On a sunny Friday afternoon in Death Valley Junction, dancer Hilda Vazquez sits in the warm light streaming through the windows of the Amargosa Café.
Against the backdrop of the nearly hundred-year-old building and all the historical photos on the walls, Vazquez looks young and modern in a chunky sweater, scrolling through bright images on her phone.
On the tiny digital screen are precious photos of her mentor Marta Becket, famed artist, dancer and the creative life force behind the Amargosa Opera House for nearly 50 years. Vazquez says she refers back to these photos when she needs a little inspiration.
Since Becket’s death last January, Vazquez has become a sort of conduit between the rich history of the Amargosa Opera House and the future of Becket’s dance legacy. Now, dancing in the footsteps of a legend, Vazquez says she hopes to play a part in keeping that history alive.
It was less than two years ago that Vazquez first met Marta Becket. Becket was 90, Vazquez was 25 and their meeting was the culmination of a series of serendipitous events.
Vazquez was born in the Dominican Republic and was brought to New York City as a small child. In Greenwich Village, where Marta Becket danced as a young woman, Vazquez began studying ballet at the age of four with a teacher she speculates that Becket probably knew.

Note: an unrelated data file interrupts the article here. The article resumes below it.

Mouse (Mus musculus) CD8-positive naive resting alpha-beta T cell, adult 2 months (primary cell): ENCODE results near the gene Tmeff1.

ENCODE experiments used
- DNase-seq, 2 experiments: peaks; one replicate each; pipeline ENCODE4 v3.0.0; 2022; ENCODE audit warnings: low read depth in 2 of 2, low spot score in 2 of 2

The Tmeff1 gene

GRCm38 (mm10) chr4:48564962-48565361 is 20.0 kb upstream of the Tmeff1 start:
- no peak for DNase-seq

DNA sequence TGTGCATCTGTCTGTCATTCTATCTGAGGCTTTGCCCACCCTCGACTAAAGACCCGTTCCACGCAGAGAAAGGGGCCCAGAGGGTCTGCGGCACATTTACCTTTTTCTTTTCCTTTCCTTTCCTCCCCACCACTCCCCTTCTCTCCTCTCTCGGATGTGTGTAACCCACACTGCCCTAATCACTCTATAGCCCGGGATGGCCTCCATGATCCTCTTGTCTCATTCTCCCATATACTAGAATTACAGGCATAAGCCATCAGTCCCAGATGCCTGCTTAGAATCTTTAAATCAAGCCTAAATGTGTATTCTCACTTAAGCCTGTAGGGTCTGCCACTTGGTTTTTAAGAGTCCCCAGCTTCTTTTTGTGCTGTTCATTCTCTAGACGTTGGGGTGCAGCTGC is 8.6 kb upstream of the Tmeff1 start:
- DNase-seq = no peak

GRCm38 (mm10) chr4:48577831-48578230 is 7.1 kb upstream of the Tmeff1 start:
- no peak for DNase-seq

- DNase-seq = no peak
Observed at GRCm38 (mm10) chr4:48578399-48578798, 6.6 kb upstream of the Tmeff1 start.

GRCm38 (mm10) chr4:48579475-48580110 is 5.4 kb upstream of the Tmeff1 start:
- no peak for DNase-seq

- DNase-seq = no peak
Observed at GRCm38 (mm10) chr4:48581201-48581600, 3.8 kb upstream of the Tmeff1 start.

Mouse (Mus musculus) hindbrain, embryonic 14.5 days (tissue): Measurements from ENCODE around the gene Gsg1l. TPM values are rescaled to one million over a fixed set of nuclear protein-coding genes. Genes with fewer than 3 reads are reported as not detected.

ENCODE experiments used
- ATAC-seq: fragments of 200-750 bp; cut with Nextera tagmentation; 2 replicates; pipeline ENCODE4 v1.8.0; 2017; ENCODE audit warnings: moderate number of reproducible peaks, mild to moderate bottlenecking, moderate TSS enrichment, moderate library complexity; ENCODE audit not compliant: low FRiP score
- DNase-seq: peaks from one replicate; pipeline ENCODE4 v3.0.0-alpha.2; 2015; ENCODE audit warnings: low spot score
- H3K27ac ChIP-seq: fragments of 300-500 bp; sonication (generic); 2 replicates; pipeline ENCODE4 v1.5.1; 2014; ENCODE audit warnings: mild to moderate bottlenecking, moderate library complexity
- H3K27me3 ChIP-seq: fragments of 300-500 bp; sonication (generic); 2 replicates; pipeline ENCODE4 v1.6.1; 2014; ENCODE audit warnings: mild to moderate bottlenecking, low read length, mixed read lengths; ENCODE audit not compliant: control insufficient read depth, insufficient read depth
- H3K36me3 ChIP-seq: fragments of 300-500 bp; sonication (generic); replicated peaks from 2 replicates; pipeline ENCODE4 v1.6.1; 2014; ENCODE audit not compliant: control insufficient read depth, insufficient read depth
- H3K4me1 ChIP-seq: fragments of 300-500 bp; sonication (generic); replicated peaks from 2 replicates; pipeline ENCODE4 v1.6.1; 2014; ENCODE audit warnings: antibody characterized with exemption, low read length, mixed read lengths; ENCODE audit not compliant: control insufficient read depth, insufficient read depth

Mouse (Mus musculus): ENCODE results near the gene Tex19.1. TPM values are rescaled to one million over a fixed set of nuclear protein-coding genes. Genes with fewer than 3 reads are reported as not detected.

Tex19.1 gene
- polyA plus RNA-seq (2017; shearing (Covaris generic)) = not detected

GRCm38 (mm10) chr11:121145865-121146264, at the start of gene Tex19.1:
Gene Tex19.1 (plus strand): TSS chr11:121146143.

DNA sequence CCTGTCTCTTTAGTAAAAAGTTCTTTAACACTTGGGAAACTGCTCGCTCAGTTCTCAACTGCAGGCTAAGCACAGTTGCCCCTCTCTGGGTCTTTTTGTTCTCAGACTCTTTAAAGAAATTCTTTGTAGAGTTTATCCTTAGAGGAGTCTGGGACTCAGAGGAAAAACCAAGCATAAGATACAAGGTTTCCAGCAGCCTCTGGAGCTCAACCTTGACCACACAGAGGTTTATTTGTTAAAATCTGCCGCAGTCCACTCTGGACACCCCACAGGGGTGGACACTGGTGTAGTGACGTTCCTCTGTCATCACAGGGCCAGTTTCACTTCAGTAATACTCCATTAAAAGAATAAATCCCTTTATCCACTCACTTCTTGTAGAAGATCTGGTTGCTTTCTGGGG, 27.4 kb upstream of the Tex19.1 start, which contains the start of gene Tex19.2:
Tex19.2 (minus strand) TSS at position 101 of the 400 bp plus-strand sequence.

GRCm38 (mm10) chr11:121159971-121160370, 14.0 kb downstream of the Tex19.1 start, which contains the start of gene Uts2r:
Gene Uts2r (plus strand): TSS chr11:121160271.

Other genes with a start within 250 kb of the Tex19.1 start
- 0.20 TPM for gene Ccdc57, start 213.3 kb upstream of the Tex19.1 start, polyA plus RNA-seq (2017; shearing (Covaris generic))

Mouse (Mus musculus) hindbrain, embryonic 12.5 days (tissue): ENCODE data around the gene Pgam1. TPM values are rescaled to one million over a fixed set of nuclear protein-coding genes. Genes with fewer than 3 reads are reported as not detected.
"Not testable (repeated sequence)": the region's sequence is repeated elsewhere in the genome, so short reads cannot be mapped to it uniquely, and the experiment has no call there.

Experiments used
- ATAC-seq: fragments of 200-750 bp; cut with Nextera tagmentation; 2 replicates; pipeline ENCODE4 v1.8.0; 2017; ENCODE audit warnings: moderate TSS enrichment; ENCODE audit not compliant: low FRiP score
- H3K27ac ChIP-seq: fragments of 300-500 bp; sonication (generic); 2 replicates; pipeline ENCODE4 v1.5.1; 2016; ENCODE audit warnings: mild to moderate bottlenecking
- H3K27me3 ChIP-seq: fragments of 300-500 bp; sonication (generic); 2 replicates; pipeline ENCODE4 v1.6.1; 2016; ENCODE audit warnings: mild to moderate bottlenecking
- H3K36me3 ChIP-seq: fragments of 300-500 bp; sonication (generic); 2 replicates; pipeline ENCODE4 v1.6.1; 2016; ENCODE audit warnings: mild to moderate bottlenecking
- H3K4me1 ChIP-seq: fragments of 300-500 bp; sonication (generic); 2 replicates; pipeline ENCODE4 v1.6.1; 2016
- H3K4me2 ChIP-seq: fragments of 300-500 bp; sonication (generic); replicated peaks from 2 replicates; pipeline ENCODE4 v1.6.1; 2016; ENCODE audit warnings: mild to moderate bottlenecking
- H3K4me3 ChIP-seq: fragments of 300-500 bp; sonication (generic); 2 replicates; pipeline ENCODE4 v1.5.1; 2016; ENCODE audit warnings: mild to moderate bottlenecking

During her childhood, Vazquez moved several times with her family between the Dominican Republic, Puerto Rico and the United States, providing her the opportunity to study ballet in a variety of fine arts schools.
During a ballet workshop at the Alicia Alonzo school in Cuba, “I heard about Marta for the first time from another student,” Vazquez said. “I think she was from Germany. Someone so far away knew of her and told me about her and I Googled her when I got home.”
A few years later, in the course of her travels, Vazquez came to Pahrump and was staying with a friend. In an upstairs apartment, she continued her daily dance practice, prompting the downstairs neighbor to investigate the source of the noise. When he learned she was a dancer, he said, “You should meet Marta Becket.”
Vazquez said she was stunned by the very idea. “I never thought she would be there, I thought she would be more private, she was such a great artist.”
And then Vazquez was inspired. “I went to see if I could do a dance for her, as a gift,” Vazquez remembers.
At that time she had no thought of dancing on the Opera House stage, she said, only of paying homage to a legend. Becket was unable to see her then, but Vazquez left a note with her contact information, saying she’d be glad to come back anytime.
Some weeks later she said she was surprised to receive a call asking her to come and actually audition for Becket. Dancer Jenna McClintock, the first ballerina to perform Becket’s dances, left Death Valley Junction that spring, and Becket was looking for a replacement.
“I auditioned for her and I told her about my life. When I told her that I had studied with the husband of Alicia Alonzo, she couldn’t believe it. She knew Alicia in New York City at Radio City Music Hall.”